Since 2004 Ibanez has been on the DL just twice. The first came in 2004, and the other came in 2009. The pair of injuries caused him to miss 52 games total. Other than that, he has a few day-to-day stints. They have added up to 20 games since 2004. That’s a pretty impressive track record. The biggest knock on Ibanez’s health right now is that he missed four games in 2011 with a groin injury, which is the same one he suffered in 2009. He also underwent surgery to correct a sports hernia after the 2009 season. But for the most part he’s stayed on the field.

That just leaves just two regulars. Andruw Jones has been mostly healthy since 2009, but he’s also played limited roles. It’s tough to say how he’d hold up given more playing time. Then again, prior to 2008 he had never hit the DL. There’s also Alex Rodriguez, who has been on the DL every year since 2008. It’s tough to expect him to remain healthy at this point in his career, but he is working with the same trainer that has kept Grant Hill on the basketball court for the last few seasons.

One of the Yankees’ biggest advantages on offense comes in the form of durability. Injuries can hamper a team’s production. It’s not just that they’re missing the one player’s production. The entire lineup changes, and suffers, when one of its main cogs goes on the DL. The Yankees, with the exception of Rodriguez, have been thankful to avoid that in the last few years. Again, injury can happen to anyone, but if the Yankees maintain their injury record, the offense will be all the more powerful.

2012 Season Preview: Regression Candidates

He smiled! (REUTERS/Steve Nesius)

Yesterday we took at look some Yankees who are candidates to see their performances take a step back in 2012, and now it’s time to flip the coin and look at some players with the potential to improve. That’s the neat thing about the term “regress,” it can work both ways even though it’s somehow developed this negative connotation. The Yankees had a few players under-perform last year, some with good reason and others just because.

Boone Logan
On the surface, Logan had some killer stats last season. He struck out 9.94 batters per nine (24.9 K%) while walking 2.81 per nine (7.0 BB%) with a decent 42.4 GB%. Of course lefty specialists usually aren’t judged by their overall numbers, they’re on the roster to get left-handed batters out. That was a problem for Logan last year, who allowed same-side hitters to tag him for a .260/.328/.462 batting line in 118 plate appearances. He gave up three times as many extra-base hits to lefties as David Robertson despite facing 24 fewer hitters.

Logan’s strikeout (11.20 K/9 and 28.8 K%) and walk (2.30 BB/9 and 5.9 BB%) rates against southpaws were insanely good, but his problem was the long ball. His 40.6 GB% resulted in a 13.3% HR/FB ratio, though Hit Tracker says that three of the four homers he surrendered to lefties were Just Enoughs. That means they cleared the fence by less than ten vertical feet or landed less than one fence height beyond the wall. Two of the four homers would have remained in play in the other 29 parks according to their data. Just Enoughs are the most volatile type of homer given their definition, as they’re very prone to the weather and wind and ballpark. The homer issue may not be much of one, so if Boone can maintain those strikeout and walk rates, he should do just fine against left-handed batters going forward.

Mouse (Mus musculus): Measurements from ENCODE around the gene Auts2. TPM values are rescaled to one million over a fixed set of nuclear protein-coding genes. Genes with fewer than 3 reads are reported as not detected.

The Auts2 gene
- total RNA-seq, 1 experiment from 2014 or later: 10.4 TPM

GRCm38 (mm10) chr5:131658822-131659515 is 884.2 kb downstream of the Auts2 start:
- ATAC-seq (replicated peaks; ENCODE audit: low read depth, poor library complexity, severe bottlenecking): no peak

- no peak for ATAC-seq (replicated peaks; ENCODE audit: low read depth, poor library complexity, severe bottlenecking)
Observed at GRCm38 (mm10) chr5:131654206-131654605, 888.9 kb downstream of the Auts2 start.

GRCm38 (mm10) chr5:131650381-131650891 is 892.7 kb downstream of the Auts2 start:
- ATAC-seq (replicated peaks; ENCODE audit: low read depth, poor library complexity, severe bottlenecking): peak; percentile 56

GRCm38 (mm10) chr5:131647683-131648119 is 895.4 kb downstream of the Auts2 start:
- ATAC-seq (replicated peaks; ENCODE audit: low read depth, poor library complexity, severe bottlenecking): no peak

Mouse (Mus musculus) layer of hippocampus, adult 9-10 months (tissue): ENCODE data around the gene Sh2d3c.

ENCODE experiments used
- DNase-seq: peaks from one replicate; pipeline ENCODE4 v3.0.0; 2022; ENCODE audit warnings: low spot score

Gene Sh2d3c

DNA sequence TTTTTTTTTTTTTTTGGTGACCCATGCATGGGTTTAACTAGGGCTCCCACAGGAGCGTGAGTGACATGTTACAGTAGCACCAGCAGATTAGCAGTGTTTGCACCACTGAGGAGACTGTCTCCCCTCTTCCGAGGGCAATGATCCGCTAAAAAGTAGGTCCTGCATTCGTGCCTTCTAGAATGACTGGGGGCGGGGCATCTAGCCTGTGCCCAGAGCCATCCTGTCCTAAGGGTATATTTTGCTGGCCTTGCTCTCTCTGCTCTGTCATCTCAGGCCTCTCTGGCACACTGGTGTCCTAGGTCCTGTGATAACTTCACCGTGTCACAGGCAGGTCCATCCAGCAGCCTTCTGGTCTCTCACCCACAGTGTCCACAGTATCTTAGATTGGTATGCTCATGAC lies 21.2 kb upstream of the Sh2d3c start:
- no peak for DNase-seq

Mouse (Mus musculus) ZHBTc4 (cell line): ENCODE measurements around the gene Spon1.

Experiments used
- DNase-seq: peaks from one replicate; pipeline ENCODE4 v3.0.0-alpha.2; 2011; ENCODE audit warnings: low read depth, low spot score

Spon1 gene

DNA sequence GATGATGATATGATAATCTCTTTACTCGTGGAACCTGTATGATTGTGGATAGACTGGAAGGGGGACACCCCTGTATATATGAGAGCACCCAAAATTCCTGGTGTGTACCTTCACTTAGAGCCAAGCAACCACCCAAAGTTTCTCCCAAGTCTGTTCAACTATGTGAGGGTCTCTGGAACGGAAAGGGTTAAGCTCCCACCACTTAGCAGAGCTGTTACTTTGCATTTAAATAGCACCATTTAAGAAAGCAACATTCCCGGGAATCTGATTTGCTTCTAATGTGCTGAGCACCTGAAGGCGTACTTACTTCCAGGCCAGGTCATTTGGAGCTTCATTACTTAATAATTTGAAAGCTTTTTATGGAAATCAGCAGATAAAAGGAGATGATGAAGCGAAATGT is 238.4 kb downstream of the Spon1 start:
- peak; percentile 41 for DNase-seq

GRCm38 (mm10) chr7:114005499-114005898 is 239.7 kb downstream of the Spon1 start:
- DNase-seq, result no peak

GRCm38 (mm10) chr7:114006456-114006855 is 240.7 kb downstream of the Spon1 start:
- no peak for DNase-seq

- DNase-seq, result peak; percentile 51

(AP Photo/Matt Slocum)

Russell Martin
We all know the story by now. Martin started last season ridiculously hot — .270/.367/.511 in his first 158 PA — before dragging himself across the finish line — .221/.303/.357 in his final 318 PA. The end result was a .237/.324/.408 batting line in 476 PA, or a .325 wOBA and a perfectly league average 100 wRC+. The average catcher produced a .309 wOBA and a 91 wRC+ last season, so Martin was an above average hitter relative to his position.

Like most players, Russ was a more productive hitter at Yankee Stadium (.345 wOBA and 114 wRC+) than on the road (.307 and 88). The easy answer is the short porch and more homers, but that’s not the case. Martin went deep eight times with a .175 ISO and a 15.4% HR/FB ratio at home last year, but clubbed ten homers with a .166 ISO and a 16.4% HR/FB ratio away from the Bronx. His walk and strikeout rates were essentially identical both home and away as was his batted ball profile, but his road batting average (.217 with a .220 BABIP) paled in comparison to his home rate (.260 and .288).

Martin is likely to see his home performance suffer a bit next year and his road performance improve a bit. In terms of process stats — the strikeouts, walks, batted ball types — he was the same hitter regardless of venue in 2011, he just got different results. Given the advantages of Yankee Stadium, the short porch and the fact that pretty much every hitter performs better at home, his home performance may not decline as much as his road performance improves. Martin will never be the guy he was in 2007 again, but a little more love on the road will boost his overall numbers and value to the team. Some more rest will only help further.

Nick Swisher
Swisher was basically the anti-Martin last year. He was dreadful to start the season — .206/.321/.288 in his first 193 PA — but a monster thereafter — .284/.397/.519 in his final 442 PA. Overall, Swisher finished with a .260/.374/.449 batting line (.358 wOBA and 122 wRC+), his worst performance as a Yankee and the second worst season full season of his career. His 23 homers were his fewest in five years thanks to the early-season slump.